TGIM! On Bombs, Blogs and Communication Blunders – What PR Lessons Have We Learned?
Apr 22, 2013
On behalf of all Americans, let me loudly and publicly declare: TGIM!
While many Mondays are greeted with sluggish starts and long sighs on the way to the coffee machine, this Monday is different. Despite the above cathartic exclamation, for hundreds of thousands of Americans from New England to Texas, a new week begins yet a sense of true closure remains out of reach. The staccato of rapid-fire news bites continues to invade our inboxes, twitter feeds, web browsers, TVs, radios and every other communications device.
But as the smoke clears in Texas and the Boston bomber search turns into an interrogation-fest, the tumultuous of last week at least provided us with several PR lessons. They aren’t profound, but in a week that fractured emotions as much as it fractured bones and lives, they bear repeating.
- Don’t get ahead of the story: CNN’s tagline might be “the most trusted name in news,” but that self-proclaimed distinction did it little good when on Monday the cable network, in an effort to break news, announced there was a bombing suspect under arrest. Except there wasn’t What followed was a flurry of breaking news, push notifications, tweets, live blog updates and story backtracking that quieted their aggressively inaccurate reports. As much as we counsel clients to get ahead of their stories; to take ownership of their own news cycle, clients and PR firms can’t achieve these goals without all the facts in hand. Even if it means having to play catch-up, facts must always trump the fast-paced adrenaline rush to be first.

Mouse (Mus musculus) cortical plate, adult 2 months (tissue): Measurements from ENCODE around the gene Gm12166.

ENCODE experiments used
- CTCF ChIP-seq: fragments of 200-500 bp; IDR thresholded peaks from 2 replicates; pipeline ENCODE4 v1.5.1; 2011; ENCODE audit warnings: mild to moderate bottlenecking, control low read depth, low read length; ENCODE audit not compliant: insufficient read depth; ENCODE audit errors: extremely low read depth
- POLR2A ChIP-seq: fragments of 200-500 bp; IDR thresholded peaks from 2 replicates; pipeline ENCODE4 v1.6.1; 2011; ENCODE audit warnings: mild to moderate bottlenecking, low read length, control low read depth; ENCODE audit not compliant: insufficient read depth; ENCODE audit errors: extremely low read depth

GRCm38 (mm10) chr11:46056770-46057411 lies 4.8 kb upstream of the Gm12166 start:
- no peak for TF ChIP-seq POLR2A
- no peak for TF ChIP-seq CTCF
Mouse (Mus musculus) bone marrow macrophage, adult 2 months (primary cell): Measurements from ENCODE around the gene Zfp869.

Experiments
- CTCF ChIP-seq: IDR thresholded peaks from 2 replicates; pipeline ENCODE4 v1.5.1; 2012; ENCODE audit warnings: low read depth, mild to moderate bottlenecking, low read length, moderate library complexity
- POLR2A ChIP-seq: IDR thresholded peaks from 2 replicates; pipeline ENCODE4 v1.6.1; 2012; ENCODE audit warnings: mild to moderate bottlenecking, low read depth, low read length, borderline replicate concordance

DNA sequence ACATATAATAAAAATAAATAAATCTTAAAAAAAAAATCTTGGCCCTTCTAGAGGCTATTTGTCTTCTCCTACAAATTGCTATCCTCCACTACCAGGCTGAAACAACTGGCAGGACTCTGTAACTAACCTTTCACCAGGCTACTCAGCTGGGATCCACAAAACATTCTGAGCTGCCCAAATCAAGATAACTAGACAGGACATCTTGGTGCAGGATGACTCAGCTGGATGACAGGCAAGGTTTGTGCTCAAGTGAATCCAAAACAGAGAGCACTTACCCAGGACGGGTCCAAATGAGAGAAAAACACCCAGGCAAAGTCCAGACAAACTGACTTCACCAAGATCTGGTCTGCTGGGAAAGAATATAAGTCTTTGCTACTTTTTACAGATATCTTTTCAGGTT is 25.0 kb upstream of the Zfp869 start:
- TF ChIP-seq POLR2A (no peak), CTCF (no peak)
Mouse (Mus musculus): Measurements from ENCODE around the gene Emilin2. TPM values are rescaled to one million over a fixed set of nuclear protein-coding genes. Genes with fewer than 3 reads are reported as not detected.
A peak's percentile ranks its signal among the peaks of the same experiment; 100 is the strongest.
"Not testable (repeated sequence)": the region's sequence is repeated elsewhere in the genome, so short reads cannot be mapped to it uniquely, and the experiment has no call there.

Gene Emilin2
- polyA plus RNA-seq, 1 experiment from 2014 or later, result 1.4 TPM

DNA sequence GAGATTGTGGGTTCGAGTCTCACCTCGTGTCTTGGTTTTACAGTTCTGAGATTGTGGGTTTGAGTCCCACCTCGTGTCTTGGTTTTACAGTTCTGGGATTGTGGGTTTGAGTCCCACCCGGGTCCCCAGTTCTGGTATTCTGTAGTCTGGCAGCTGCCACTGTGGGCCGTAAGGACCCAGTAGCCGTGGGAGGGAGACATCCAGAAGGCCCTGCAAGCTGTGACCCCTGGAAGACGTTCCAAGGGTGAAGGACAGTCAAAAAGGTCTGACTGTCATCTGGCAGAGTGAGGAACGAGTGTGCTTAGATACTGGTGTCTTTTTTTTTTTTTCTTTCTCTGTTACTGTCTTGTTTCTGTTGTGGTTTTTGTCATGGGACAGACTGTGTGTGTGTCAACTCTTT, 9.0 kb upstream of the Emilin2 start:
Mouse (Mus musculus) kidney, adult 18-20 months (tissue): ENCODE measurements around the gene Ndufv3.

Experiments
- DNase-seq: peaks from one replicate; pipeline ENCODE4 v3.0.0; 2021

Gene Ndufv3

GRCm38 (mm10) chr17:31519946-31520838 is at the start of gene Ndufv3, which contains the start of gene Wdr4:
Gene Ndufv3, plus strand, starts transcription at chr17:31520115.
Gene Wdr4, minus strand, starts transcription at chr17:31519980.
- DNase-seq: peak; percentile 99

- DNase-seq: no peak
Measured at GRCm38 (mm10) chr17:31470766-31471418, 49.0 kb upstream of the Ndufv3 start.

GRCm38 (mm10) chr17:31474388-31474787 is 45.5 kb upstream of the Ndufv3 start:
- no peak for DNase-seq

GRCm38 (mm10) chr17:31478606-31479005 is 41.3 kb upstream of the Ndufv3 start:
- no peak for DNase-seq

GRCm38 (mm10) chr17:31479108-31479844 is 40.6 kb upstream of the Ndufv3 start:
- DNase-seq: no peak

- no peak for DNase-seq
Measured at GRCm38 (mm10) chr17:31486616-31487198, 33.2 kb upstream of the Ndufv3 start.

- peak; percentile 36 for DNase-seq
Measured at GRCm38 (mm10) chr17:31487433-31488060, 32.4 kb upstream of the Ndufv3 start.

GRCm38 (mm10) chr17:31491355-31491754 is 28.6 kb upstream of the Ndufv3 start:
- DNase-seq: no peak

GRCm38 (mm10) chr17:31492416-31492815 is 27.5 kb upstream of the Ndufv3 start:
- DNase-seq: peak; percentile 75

- Don’t become the story: Epicurious (the food and recipe website), this bullet point has your name written all over it. Auto tweets that read: “In honor of Boston and New England, may we suggest: wholegrain cranberry scones” are disasters in their own right. Brands that capitalize on tragedy (as Gap and American Apparel tried to do after Hurricane Sandy) might well be digging their own graves – and fast. Even heartfelt apologies might not do enough to undo the uncaring hurt of a 13-word tweet. Borrowing some tweet-worthy advice from @socialnerdia, quoted in a CBS news article, “Social Media 101: If you’re not adding value, say nothing.”
- You can’t plan for the unexpected: Or…to use the original Yiddish (as I’ve done in the past) “Der mentsh trakht un got lakht.” Translation: man plans and God laughs. This is a particularly hard lesson to remember. Whether it’s our smartphones and tablets, satellite GPS, the Internet, air conditioned homes, vaccinations or our fancy cars, technology creates the illusion that we’re in control of our lives, that we have some say over stubborn randomness. Yet with all that power bad things still happen and innocent children still die – if for no other reason that they were unlucky. Man plans and God laughs. No real lesson learned from this. Only a reminder that the expression is as true today as when it was first put to paper.
For the millions of Americans whose lives were not directly impacted by last week’s tragedy, I wish this coming week to be a peaceful one, filled with family, love and laughter, as we all brainstorm for ways to help West, Texas, and Boston heal. For the people living in those injured communities, know that in time you, too, will be proudly proclaiming TGIM for all the mundane reasons you (and the rest of us) normally do. Public relations and journalism are tricky businesses. And sometimes in our rush to be first, sensitivity comes last. Until we learn from these repeated mistakes, blogs like this must be written.
Here’s to a better, brighter week. A week when we can all say TGIM – and mean it!